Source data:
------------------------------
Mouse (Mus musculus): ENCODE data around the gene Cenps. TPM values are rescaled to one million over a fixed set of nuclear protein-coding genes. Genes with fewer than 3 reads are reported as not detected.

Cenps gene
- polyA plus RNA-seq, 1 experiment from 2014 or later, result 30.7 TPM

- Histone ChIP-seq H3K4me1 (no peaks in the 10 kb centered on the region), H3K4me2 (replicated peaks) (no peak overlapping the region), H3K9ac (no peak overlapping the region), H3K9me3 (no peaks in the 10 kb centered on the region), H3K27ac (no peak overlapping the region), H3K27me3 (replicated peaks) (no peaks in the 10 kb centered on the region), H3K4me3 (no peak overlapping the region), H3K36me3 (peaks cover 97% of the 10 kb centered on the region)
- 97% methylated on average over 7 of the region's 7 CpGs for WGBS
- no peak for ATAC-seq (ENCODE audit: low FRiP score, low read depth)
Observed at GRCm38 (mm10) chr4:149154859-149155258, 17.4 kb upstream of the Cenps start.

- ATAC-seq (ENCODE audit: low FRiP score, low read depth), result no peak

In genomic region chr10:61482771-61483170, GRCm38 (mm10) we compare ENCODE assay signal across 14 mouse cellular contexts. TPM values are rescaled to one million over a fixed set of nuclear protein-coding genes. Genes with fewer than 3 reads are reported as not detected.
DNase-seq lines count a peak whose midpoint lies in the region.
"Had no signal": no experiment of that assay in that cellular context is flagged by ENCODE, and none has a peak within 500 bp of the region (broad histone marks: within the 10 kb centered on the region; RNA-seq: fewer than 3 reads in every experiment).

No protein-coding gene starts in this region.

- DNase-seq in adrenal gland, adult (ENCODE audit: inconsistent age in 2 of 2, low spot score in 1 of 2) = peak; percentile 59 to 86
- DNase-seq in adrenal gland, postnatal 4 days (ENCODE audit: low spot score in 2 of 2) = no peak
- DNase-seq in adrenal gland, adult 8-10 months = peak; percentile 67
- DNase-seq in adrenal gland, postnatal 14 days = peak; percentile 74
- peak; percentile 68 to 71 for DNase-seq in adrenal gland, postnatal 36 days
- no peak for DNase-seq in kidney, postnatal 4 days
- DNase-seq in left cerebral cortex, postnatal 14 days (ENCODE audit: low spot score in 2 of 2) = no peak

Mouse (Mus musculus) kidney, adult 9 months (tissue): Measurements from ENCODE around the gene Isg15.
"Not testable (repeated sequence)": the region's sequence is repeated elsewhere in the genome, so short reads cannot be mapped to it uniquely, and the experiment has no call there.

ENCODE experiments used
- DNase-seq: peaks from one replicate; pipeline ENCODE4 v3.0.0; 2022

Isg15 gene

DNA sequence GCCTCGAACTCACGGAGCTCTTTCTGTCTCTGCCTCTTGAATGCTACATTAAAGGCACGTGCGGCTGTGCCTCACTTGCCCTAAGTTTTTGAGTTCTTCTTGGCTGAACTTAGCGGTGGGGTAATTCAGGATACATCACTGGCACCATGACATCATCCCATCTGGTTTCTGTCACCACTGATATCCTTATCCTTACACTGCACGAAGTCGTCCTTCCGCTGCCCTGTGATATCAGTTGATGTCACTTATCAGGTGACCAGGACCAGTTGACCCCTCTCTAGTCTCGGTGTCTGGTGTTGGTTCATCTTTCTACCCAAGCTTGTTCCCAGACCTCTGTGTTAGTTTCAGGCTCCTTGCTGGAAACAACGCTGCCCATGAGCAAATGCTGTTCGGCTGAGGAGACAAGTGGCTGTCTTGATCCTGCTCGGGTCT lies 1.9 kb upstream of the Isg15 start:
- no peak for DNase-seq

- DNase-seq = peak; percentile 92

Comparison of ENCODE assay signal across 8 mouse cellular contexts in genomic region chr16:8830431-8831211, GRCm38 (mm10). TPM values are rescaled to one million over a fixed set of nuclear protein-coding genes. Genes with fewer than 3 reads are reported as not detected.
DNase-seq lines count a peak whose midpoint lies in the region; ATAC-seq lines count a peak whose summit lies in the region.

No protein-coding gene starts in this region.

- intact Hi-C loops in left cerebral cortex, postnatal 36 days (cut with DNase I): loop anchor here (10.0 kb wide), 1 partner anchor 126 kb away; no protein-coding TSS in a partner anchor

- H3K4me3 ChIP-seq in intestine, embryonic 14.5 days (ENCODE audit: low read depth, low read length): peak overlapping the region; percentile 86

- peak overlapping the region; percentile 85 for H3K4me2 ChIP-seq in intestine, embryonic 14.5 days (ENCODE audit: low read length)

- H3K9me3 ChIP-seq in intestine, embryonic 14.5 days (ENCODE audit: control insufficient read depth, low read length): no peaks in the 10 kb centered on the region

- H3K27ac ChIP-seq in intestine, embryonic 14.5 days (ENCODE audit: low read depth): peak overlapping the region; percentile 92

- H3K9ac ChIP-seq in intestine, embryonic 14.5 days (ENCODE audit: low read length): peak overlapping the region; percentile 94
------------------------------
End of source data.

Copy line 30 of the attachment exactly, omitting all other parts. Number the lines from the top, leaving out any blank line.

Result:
No protein-coding gene starts in this region.